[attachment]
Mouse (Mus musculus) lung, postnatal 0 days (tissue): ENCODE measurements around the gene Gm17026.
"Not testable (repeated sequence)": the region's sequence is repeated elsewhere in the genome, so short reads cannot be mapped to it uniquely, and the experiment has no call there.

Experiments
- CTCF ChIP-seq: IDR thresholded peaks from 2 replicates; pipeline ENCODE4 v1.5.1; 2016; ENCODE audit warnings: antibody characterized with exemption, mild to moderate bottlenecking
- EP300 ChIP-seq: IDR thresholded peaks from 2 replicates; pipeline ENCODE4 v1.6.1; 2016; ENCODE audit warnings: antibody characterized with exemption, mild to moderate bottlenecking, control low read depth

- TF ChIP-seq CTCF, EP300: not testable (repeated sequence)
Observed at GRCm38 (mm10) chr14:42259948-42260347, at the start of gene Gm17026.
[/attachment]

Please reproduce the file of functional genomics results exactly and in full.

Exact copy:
Mouse (Mus musculus) lung, postnatal 0 days (tissue): ENCODE measurements around the gene Gm17026.
"Not testable (repeated sequence)": the region's sequence is repeated elsewhere in the genome, so short reads cannot be mapped to it uniquely, and the experiment has no call there.

Experiments
- CTCF ChIP-seq: IDR thresholded peaks from 2 replicates; pipeline ENCODE4 v1.5.1; 2016; ENCODE audit warnings: antibody characterized with exemption, mild to moderate bottlenecking
- EP300 ChIP-seq: IDR thresholded peaks from 2 replicates; pipeline ENCODE4 v1.6.1; 2016; ENCODE audit warnings: antibody characterized with exemption, mild to moderate bottlenecking, control low read depth

- TF ChIP-seq CTCF, EP300: not testable (repeated sequence)
Observed at GRCm38 (mm10) chr14:42259948-42260347, at the start of gene Gm17026.